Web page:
Keep your metadata private

Greens senator Scott Ludlam’s tips for keeping your metadata private.

Keep your metadata private

Don’t want the authorities to see your metadata? Neither does Greens Senator Scott Ludlam, so he’s given Australians a list of ways in which they can keep their information hidden.

Whether for the greater good or not, his cheeky tips show how easy it can to subvert the Federal Government’s national security laws, which are being implemented in the hopes of thwarting terrorist activity both online and in the community.

Whilst many feel that the government’s call for telecommunications agencies to retain consumer metadata for up to two years is an invasion of privacy, there are just as many who feel that the new laws are fair and in our best interests. If you’ve got nothing to hide, then why bother hiding

Mr Ludlam’s strategies include:

  • using Facebook Messenger
  • sending private messages via Twitter, Gmail or another international email provider
  • downloading anonymity network programs such as Tor
  • using private-key cryptography phone apps
  • using virtual private networks (VPNs).

Unfortunately for Australian providers, the simple way to avoid the government spying on you online, sign up with an overseas providers, which will remain outside of the data retention scheme.

Mr Ludlam has assured the Senate that his tips are completely legal. He just wants Australians to “take the power back”. And now the power to keep your metadata private is in your hands.

Will you use any of Mr Ludlam’s tips to keep your information private? Are you confident that you have nothing to hide? How do you feel about the metadata retention laws?

Read more at SBS.com.au





    COMMENTS

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    ALEX
    27th Mar 2015
    11:07am
    Wow! That's clever! How clever are you! I'm sure every wannabe Terrorist really appreciates your advice!
    Hawkeye
    27th Mar 2015
    12:06pm
    Get real Alex,
    The terrorists and criminals already know these methods, as well as thousands of others both legal and illegal. They will carry on their activities unaffected.

    Abbott's data retentions laws will only catch honest people, such as those mocking him on this website. We could very likely be classed as "conspiring against the government". And even the Franks and Wallys could get the same same treatment when the government changes at the next election.

    I think too that some of these suggestion s may be a bit "tongue in cheek". I can't imagine why anyone concerned about their privacy would use Facebook or Twitter. And I believe the Tor network is run by the very same hackers who collect our private data for sale to anyone with a few bucks to offer.
    Colours
    27th Mar 2015
    11:10am
    Both parties deserve kicking out over this issue (as well as many others). Time for "rusted on" voters to put some antirust on their brains and vote third party or independent - get some fresh ideas in there. I'm voting Greens.
    DavidB
    27th Mar 2015
    12:14pm
    ... and your preferences go to which party... I always laugh at this "I will not vote for either of the major parties so I am voting Green" mentality... your vote most likely ends up with one of your preferences.
    Wstaton
    27th Mar 2015
    12:26pm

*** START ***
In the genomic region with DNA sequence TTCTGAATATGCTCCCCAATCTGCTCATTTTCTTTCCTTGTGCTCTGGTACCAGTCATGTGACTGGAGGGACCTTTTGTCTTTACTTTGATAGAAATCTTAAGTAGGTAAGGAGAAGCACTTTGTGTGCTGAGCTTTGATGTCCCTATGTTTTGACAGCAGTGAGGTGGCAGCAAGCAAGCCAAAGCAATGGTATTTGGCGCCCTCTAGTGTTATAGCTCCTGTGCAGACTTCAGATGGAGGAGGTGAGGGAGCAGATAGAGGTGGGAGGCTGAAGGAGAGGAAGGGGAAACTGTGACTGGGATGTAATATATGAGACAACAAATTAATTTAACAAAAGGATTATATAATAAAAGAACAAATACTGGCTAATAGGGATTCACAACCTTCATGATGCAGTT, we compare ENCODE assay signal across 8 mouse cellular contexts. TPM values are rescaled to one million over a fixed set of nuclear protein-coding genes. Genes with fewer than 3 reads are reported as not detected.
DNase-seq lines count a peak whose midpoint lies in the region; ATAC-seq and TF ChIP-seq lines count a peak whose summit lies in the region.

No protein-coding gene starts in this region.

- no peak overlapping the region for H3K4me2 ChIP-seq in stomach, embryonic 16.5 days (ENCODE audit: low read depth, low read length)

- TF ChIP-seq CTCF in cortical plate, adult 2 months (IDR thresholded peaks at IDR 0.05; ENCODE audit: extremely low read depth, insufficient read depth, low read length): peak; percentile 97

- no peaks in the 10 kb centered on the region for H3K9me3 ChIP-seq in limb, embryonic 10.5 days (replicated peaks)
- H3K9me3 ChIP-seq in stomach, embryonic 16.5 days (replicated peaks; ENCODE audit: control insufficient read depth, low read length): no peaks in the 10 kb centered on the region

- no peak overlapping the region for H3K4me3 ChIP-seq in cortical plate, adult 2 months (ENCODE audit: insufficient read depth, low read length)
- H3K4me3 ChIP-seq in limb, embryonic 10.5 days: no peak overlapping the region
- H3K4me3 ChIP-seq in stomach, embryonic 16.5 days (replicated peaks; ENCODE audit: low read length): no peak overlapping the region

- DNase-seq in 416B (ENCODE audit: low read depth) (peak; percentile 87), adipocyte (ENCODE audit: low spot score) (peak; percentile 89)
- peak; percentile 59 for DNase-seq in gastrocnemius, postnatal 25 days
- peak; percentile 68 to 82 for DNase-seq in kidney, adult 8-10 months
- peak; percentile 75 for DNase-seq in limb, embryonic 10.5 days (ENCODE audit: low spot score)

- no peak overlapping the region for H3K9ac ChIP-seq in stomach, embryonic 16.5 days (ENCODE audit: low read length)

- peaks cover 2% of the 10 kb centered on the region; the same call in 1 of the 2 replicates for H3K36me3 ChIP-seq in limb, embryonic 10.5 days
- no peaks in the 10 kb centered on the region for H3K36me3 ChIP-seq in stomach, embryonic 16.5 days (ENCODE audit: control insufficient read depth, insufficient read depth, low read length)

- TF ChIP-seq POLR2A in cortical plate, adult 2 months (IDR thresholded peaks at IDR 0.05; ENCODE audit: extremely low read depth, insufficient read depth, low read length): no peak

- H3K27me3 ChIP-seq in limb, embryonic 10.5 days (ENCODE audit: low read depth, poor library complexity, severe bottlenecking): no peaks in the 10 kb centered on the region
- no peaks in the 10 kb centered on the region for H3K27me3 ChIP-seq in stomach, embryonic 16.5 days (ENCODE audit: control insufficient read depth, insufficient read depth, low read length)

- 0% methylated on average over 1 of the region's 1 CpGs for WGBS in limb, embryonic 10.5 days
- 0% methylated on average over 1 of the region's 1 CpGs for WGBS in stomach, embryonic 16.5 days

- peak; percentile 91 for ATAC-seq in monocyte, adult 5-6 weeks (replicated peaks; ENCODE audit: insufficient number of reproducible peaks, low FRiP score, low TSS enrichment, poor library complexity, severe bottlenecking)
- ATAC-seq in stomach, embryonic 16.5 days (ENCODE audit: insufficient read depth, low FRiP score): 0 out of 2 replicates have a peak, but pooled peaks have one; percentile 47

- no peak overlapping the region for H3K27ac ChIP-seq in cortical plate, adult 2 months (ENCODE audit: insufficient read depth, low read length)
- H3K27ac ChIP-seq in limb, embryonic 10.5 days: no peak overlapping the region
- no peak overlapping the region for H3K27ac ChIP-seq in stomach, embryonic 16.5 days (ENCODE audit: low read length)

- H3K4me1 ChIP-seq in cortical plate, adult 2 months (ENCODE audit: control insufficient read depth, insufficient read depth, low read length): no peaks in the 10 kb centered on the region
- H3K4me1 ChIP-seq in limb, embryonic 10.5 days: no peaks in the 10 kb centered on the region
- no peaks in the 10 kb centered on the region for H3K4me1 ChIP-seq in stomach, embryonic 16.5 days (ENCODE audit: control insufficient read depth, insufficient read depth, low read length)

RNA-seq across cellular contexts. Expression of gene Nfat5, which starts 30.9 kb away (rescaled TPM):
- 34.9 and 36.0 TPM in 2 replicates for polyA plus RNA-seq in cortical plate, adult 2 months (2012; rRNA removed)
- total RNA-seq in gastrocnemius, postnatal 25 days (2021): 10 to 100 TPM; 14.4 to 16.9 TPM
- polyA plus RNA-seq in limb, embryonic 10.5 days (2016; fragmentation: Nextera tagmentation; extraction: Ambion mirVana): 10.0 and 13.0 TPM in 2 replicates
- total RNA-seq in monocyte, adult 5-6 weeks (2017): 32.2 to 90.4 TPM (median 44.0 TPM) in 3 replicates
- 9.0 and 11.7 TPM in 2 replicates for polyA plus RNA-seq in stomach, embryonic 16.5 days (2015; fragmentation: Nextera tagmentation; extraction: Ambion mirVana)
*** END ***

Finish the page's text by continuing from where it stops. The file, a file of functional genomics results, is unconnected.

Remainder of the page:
What if one doesn't put in a preference who does it go to then. No-one?
    Pablo
    27th Mar 2015
    12:31pm
    Wstaton, then it becomes an informal vote and no one gets the benefit of your vote.
    Wstaton
    27th Mar 2015
    11:36am
    This is credulous, There are even more ways to circumnavigate meta being collected.

    Don't these idiots realize that things like IS who have proved themselves very good at using the internet will not formulate ways to get round all this . The same with these despicable pedophiles. They will just start using covert methods of communicating which will make it more difficult to trap these people.

    This in itself makes you wonder who will end up having their meta scrutinized. You and I. I bet the next thing we will have all the entertainment industry wanting access to trap those doing illegal downloads.
    Wstaton
    27th Mar 2015
    11:37am
    incredulous.
    KSS
    27th Mar 2015
    12:25pm
    And the problem with trapping those who access illegal download is.....? What exactly. It is illegal!
    Wstaton
    27th Mar 2015
    12:32pm
    That is true but giving them access to metadata gives them access to the lot. Apart from this, access to metadata was supposed to be for combating terrorism and pedophiles not for private companies use. Anyway people illegally downloading would start using anonymous proxies and other circumnavigating products.
    KSS
    27th Mar 2015
    1:01pm
    "Anyway people illegally downloading would start using anonymous proxies and other circumnavigating products."

    You mean they don't now?
    Hawkeye
    27th Mar 2015
    12:25pm
    Wow.
    I just saw on the TV News that Abbott's Data Retention laws have been passed.
    BIG BROTHER HAS ARRIVED (only 31 years late).
    God save us all.
    particolor
    27th Mar 2015
    5:10pm
    Set an extra Place for tea tonight !! :-)
    Reeper
    27th Mar 2015
    6:58pm
    You need to change your name Hawkeye, the information the new laws have enacted have been collected for years......how do you think your telecom provider bills you.
    Suze
    1st Apr 2015
    4:28am
    I agree with you Reeper The only real change has been in the length of time that the information has to be kept ... one year changed to two years hardly makes a difference to the average person.
    Pablo
    27th Mar 2015
    12:30pm